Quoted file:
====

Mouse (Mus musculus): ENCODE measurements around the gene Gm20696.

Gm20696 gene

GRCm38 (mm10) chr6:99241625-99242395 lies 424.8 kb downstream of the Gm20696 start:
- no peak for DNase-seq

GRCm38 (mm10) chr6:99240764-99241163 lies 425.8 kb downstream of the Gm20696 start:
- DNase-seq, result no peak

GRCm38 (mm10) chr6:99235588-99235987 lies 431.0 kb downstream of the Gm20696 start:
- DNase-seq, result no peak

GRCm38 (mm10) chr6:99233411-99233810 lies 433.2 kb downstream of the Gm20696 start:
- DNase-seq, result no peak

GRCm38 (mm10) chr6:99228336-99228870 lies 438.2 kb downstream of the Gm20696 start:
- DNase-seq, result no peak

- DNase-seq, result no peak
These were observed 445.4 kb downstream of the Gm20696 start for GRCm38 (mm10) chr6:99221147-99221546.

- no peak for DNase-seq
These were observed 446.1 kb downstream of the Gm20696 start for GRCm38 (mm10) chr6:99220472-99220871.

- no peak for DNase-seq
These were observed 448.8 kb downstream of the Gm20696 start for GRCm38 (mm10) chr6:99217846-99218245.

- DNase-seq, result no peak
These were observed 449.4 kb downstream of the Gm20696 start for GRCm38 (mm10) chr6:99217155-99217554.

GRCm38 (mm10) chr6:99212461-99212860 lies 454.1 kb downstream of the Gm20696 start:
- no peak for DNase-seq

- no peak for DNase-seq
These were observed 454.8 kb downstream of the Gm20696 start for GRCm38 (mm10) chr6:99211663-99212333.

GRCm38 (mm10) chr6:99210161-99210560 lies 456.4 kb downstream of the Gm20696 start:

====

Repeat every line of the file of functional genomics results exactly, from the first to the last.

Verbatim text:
Mouse (Mus musculus): ENCODE measurements around the gene Gm20696.

Gm20696 gene

GRCm38 (mm10) chr6:99241625-99242395 lies 424.8 kb downstream of the Gm20696 start:
- no peak for DNase-seq

GRCm38 (mm10) chr6:99240764-99241163 lies 425.8 kb downstream of the Gm20696 start:
- DNase-seq, result no peak

GRCm38 (mm10) chr6:99235588-99235987 lies 431.0 kb downstream of the Gm20696 start:
- DNase-seq, result no peak

GRCm38 (mm10) chr6:99233411-99233810 lies 433.2 kb downstream of the Gm20696 start:
- DNase-seq, result no peak

GRCm38 (mm10) chr6:99228336-99228870 lies 438.2 kb downstream of the Gm20696 start:
- DNase-seq, result no peak

- DNase-seq, result no peak
These were observed 445.4 kb downstream of the Gm20696 start for GRCm38 (mm10) chr6:99221147-99221546.

- no peak for DNase-seq
These were observed 446.1 kb downstream of the Gm20696 start for GRCm38 (mm10) chr6:99220472-99220871.

- no peak for DNase-seq
These were observed 448.8 kb downstream of the Gm20696 start for GRCm38 (mm10) chr6:99217846-99218245.

- DNase-seq, result no peak
These were observed 449.4 kb downstream of the Gm20696 start for GRCm38 (mm10) chr6:99217155-99217554.

GRCm38 (mm10) chr6:99212461-99212860 lies 454.1 kb downstream of the Gm20696 start:
- no peak for DNase-seq

- no peak for DNase-seq
These were observed 454.8 kb downstream of the Gm20696 start for GRCm38 (mm10) chr6:99211663-99212333.

GRCm38 (mm10) chr6:99210161-99210560 lies 456.4 kb downstream of the Gm20696 start: